The set of communities that succeed one another over thr course of succession over a period of time
The hazziness in the atmosphere caused by air pollutants. Photochemical smog is caused by the action of UV light on the products of internal combustion engines that cause respiratory and optical irritation
An arbitrary group of individuals who share similar characteristics such as geographical location, cultural/ religious ,/ social / political value systems
The part of the lithosphere covered by mineral and organic particles where plants grow. It is created by the physical, chemical, and biological action on rocks over a long period of time.
Soil Profile
The vertical section of a soil from surface to parent material revealing soil horizons
The process through new species occur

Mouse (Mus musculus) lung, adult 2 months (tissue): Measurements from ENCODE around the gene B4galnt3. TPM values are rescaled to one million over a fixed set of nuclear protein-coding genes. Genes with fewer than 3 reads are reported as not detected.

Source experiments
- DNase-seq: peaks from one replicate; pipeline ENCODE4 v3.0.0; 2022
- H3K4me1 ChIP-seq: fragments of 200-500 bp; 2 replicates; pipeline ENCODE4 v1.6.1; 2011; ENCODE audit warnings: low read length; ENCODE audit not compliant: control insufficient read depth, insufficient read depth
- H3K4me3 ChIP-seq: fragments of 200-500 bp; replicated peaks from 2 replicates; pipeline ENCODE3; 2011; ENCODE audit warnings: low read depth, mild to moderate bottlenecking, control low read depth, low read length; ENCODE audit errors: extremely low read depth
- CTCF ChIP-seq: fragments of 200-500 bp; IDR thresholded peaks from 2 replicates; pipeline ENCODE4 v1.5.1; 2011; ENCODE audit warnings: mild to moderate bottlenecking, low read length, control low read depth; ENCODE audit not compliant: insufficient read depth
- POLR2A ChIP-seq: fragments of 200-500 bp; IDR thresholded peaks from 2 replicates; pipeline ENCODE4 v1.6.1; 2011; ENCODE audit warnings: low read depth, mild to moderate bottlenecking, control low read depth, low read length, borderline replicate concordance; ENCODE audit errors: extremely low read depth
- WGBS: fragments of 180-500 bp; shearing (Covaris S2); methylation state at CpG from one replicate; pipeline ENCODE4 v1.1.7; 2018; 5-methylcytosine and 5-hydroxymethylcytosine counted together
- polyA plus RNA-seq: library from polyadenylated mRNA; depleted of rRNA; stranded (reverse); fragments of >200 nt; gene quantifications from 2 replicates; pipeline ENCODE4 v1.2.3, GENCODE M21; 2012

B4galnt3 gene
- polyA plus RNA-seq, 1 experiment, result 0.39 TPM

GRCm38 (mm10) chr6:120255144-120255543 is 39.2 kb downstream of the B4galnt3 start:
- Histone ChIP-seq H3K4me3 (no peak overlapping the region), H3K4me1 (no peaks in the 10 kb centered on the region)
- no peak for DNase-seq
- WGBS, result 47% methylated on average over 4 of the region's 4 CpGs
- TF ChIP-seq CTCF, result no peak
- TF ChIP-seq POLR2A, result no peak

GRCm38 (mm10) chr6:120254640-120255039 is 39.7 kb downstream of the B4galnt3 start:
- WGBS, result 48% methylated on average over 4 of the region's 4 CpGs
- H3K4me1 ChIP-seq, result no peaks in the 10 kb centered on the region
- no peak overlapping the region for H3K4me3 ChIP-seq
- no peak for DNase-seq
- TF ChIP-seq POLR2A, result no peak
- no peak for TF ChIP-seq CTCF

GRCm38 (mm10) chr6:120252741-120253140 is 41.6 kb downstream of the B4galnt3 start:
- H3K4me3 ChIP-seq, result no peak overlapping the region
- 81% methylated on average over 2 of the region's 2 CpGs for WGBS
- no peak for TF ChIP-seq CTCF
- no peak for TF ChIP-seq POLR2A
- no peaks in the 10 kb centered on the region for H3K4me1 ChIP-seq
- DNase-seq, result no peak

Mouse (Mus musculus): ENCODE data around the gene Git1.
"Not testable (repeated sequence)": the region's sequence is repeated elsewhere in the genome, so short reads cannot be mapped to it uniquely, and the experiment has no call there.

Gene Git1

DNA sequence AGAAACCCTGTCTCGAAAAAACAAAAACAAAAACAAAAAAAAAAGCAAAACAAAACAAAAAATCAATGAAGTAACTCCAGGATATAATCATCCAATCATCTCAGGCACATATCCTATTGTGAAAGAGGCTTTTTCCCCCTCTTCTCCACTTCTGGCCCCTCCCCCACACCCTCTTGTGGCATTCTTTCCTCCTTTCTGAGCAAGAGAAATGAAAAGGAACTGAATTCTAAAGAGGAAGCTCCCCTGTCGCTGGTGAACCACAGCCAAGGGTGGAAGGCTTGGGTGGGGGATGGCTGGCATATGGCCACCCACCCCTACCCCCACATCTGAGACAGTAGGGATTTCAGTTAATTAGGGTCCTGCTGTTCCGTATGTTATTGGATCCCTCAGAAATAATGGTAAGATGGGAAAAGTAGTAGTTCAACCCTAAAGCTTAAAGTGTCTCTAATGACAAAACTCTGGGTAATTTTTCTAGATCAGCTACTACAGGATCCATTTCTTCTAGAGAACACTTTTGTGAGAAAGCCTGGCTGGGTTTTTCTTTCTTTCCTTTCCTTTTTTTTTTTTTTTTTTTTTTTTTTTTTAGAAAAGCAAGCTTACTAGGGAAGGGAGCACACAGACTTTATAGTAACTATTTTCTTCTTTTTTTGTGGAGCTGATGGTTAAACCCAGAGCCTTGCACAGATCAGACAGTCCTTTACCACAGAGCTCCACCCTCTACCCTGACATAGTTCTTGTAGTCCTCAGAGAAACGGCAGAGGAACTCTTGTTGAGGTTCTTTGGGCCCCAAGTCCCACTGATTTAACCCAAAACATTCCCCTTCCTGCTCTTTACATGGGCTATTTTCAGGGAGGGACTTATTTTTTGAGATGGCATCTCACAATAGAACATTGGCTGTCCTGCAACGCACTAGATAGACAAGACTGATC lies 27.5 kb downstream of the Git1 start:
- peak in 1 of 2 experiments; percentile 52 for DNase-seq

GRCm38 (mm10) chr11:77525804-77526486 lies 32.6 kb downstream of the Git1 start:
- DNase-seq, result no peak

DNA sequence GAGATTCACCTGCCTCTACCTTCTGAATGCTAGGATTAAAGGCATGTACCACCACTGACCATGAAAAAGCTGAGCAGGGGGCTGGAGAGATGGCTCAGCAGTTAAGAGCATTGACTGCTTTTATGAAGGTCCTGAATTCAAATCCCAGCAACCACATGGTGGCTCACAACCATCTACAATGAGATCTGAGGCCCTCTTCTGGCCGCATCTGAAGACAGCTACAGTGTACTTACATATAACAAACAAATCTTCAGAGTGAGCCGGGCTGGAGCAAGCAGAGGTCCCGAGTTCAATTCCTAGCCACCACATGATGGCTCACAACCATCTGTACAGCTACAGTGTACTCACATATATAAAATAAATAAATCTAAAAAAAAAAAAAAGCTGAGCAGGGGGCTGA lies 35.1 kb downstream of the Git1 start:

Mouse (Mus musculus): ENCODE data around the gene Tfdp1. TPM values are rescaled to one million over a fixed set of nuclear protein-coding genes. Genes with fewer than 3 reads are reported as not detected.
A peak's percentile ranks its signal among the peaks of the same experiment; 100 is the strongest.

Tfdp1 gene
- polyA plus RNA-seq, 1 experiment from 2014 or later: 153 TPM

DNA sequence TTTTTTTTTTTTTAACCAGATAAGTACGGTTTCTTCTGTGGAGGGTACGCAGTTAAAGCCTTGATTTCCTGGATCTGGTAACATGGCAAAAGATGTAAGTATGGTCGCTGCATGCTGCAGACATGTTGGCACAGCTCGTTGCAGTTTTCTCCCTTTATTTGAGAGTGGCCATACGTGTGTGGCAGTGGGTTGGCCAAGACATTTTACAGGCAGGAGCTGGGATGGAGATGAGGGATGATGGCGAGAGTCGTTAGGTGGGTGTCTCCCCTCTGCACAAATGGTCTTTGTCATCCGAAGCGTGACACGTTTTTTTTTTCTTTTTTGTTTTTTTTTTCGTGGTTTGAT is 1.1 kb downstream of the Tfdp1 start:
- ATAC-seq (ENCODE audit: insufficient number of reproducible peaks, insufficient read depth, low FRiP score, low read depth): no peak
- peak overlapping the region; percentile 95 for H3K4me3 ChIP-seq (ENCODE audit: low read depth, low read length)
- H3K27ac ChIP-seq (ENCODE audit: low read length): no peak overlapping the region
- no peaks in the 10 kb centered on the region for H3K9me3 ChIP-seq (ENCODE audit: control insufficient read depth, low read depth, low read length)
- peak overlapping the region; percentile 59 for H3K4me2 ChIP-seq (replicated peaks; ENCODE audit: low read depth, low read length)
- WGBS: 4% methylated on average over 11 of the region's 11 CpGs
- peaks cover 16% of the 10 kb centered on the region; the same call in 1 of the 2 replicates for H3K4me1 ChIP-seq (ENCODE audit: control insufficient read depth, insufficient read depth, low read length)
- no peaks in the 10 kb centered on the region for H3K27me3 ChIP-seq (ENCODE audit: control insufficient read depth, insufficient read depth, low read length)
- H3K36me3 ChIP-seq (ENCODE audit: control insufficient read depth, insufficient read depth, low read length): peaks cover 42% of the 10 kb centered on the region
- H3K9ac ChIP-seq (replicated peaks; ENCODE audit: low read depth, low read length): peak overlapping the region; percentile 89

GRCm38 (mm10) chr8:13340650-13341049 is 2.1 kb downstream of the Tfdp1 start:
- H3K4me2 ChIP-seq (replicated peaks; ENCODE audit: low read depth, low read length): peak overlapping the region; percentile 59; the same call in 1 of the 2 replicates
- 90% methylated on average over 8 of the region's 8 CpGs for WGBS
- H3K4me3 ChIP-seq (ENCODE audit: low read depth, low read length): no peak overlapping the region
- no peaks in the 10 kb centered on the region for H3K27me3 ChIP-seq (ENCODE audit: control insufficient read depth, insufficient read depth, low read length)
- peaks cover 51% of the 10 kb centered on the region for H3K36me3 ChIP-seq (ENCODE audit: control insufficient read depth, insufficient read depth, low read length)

The group of individuals that are capable of interbreeding
Stable equilibrium
The state of an ecosystem that has the tendency to return to a previous equilibrium condition following a disturbance
Steady-state equilibrium
The condition of an open system where there are no changes on the slong term but many oscillations in the short term. There are continuous inputs and outputs of energy, but the system more or less remains in a constant state.

The orderly process of change in a community. This change often results in the physical change in the environment,allowing another community that is often more complex to establish themselves over the previous community via competition.
The use of natural resources at a rate that allows natural regeneration and minimizes damage to the environment.
The arrangement or patterning of plant communities or ecosystmes in parallel bands in response to change, over distance, in some environmental factor.

EG: biomes of the world change according to latitude and climate, the plants on a mountain change according to altitude, while the plants around a pond might change according to moisture